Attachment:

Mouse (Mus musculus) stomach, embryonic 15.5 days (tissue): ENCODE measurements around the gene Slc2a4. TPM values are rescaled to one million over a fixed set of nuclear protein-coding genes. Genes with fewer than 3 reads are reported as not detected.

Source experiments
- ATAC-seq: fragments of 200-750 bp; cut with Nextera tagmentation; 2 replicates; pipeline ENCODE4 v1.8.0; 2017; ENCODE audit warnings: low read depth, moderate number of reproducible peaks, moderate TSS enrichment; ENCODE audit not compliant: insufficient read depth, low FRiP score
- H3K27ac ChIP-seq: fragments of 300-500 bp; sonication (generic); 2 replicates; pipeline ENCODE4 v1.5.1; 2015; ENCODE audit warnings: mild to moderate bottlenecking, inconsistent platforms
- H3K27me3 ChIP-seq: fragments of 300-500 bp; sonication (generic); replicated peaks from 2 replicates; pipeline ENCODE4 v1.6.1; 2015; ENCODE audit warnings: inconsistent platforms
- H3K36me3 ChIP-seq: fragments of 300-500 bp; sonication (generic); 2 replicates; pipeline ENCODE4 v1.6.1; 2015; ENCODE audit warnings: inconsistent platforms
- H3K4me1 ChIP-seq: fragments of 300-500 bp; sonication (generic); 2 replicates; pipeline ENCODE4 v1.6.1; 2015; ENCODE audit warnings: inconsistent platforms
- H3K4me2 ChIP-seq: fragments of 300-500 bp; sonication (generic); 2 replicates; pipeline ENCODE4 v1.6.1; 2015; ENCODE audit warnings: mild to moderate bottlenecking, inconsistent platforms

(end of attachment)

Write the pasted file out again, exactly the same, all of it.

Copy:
Mouse (Mus musculus) stomach, embryonic 15.5 days (tissue): ENCODE measurements around the gene Slc2a4. TPM values are rescaled to one million over a fixed set of nuclear protein-coding genes. Genes with fewer than 3 reads are reported as not detected.

Source experiments
- ATAC-seq: fragments of 200-750 bp; cut with Nextera tagmentation; 2 replicates; pipeline ENCODE4 v1.8.0; 2017; ENCODE audit warnings: low read depth, moderate number of reproducible peaks, moderate TSS enrichment; ENCODE audit not compliant: insufficient read depth, low FRiP score
- H3K27ac ChIP-seq: fragments of 300-500 bp; sonication (generic); 2 replicates; pipeline ENCODE4 v1.5.1; 2015; ENCODE audit warnings: mild to moderate bottlenecking, inconsistent platforms
- H3K27me3 ChIP-seq: fragments of 300-500 bp; sonication (generic); replicated peaks from 2 replicates; pipeline ENCODE4 v1.6.1; 2015; ENCODE audit warnings: inconsistent platforms
- H3K36me3 ChIP-seq: fragments of 300-500 bp; sonication (generic); 2 replicates; pipeline ENCODE4 v1.6.1; 2015; ENCODE audit warnings: inconsistent platforms
- H3K4me1 ChIP-seq: fragments of 300-500 bp; sonication (generic); 2 replicates; pipeline ENCODE4 v1.6.1; 2015; ENCODE audit warnings: inconsistent platforms
- H3K4me2 ChIP-seq: fragments of 300-500 bp; sonication (generic); 2 replicates; pipeline ENCODE4 v1.6.1; 2015; ENCODE audit warnings: mild to moderate bottlenecking, inconsistent platforms